To Decant or Not To Decant
Welcome to Vine Geeks, where Brian Reeder and Pavle Milic of AZ Wine Merchants take the drinking game quite seriously. Pay attention -- you might just learn something.
You may have heard of this 'decanting' business. In fact, you may have seen it at a restaurant and wondered why someone was pouring the wine from the bottle into a pretty glass jug before it found its way into glasses.
Was it because it looks so fancy? Yep.
Was it to make sure the wine doesn't have all kinds of stuff floating in it? Yep.
Was it to aerate or 'open up' the wine and expose it to oxygen? Yep.
Wine is decanted for any of the reasons above. I think that it's primarily done for the fanciness factor, because swirling and swishing your way to snooty-dom is a great way to impress friends and colleagues (or make them think you're a total snob.. or both). But, decanting does have merit - quite a bit of it depending on whom you talk to. Personally I think decanting is a great way to help a wine show it's very best in the right circumstances, and with the right bottle.
Do I decant every bottle I open? God no. For me it's an issue of how much I spent on the bottle, and how old it is. If I'm drinking a Tuesday night wine, you better believe it's going straight from the bottle to my glass - no stops in between needed. But if I'm at a nice dinner or opening a special/fun bottle, I'll try to treat the wine properly so that it's drinking well.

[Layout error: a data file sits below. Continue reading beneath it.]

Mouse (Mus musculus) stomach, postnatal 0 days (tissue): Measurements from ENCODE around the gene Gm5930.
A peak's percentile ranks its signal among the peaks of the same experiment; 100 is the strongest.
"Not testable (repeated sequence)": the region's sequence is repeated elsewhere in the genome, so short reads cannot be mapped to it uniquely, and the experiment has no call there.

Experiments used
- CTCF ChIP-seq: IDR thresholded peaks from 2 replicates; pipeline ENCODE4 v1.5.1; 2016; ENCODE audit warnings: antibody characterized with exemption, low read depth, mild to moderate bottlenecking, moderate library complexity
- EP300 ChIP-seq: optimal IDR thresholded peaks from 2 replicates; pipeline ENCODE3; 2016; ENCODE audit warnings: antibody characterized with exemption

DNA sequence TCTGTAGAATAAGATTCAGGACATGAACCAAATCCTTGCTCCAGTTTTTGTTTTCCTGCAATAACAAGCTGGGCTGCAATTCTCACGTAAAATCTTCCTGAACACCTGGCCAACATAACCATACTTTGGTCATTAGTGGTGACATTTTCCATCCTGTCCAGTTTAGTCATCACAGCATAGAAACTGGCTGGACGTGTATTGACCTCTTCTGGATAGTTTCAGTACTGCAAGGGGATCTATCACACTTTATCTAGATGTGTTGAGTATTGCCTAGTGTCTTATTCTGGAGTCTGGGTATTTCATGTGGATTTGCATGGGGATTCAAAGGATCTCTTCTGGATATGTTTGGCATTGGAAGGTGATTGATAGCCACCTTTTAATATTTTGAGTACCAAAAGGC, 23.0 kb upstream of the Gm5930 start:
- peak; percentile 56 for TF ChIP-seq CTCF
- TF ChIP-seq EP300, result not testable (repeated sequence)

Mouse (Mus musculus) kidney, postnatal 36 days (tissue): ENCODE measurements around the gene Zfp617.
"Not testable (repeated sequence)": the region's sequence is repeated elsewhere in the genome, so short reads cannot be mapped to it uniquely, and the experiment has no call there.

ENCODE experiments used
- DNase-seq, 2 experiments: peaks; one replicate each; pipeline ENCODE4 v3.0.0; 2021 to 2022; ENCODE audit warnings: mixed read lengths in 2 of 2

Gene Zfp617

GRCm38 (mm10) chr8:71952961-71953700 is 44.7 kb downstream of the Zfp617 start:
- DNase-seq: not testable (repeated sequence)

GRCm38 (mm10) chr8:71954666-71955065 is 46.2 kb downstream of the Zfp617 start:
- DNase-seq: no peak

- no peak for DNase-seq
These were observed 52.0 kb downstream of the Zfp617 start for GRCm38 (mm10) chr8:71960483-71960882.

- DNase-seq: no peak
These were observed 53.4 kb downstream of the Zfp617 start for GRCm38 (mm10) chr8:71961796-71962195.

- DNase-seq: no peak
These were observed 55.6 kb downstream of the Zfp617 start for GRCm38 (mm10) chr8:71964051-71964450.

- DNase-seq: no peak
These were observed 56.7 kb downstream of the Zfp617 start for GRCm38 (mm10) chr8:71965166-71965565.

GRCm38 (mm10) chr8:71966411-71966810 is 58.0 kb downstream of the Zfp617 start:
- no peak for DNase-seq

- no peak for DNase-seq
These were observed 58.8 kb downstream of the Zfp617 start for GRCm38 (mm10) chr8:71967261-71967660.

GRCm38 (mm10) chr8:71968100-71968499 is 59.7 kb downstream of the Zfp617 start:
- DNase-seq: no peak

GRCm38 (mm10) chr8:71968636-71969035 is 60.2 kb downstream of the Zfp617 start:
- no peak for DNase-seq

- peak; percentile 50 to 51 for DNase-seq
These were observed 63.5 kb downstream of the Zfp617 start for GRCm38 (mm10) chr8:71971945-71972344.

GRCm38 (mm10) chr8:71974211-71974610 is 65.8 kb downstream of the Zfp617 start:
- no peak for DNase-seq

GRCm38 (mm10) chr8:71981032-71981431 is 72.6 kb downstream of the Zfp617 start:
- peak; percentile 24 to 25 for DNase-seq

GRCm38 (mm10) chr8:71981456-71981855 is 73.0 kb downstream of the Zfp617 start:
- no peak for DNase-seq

So, why would you decant a bottle of wine? There are primarily two reasons: removing sediment, and aerating the wine.
Decanting for sediment.
This has been the primary reason for decanting over the course of the centuries, as many older wines aren't filtered like their modern day counterparts. No filter = residue at the bottom of the bottle = eventually the bottom of your glass = unpleasant shock in the form of a mouthful of grit. No fun.
The process means leaving a bottle standing upright for a number of hours/days to allow all the sediment to accumulate at the bottom of the bottle, then carefully pouring the wine so that you leave all of the sediment in the bottle (and ideally all the wine in the decanter). Some say that it's ok to assist the process by dumping the wine through cheesecloth, but I wouldn't encourage it - small particles will still make it through and the cheesecloth may impart something to your spendy bottle.
So, what bottles would you decant for sediment? I would decant using this method for any bottle of red wine over 10 years old, as the wine may have had time to accumulate sediment. Be aware, as wines age they also become more delicate - if you're opening a bottle that's 20+ years old, you may just want to pour directly from the bottle to the glass after leaving the bottle upright for a day or two.
How do I decant without dumping all the grit in the decanter as well? Your best bet is to get a small flashlight and shine it through the wine - you'll be able to see where the sediment is and stop pouring before you reach it. Have a friend help out so you're not trying to pour and hold the flashlight and not break the decanter all by yourself.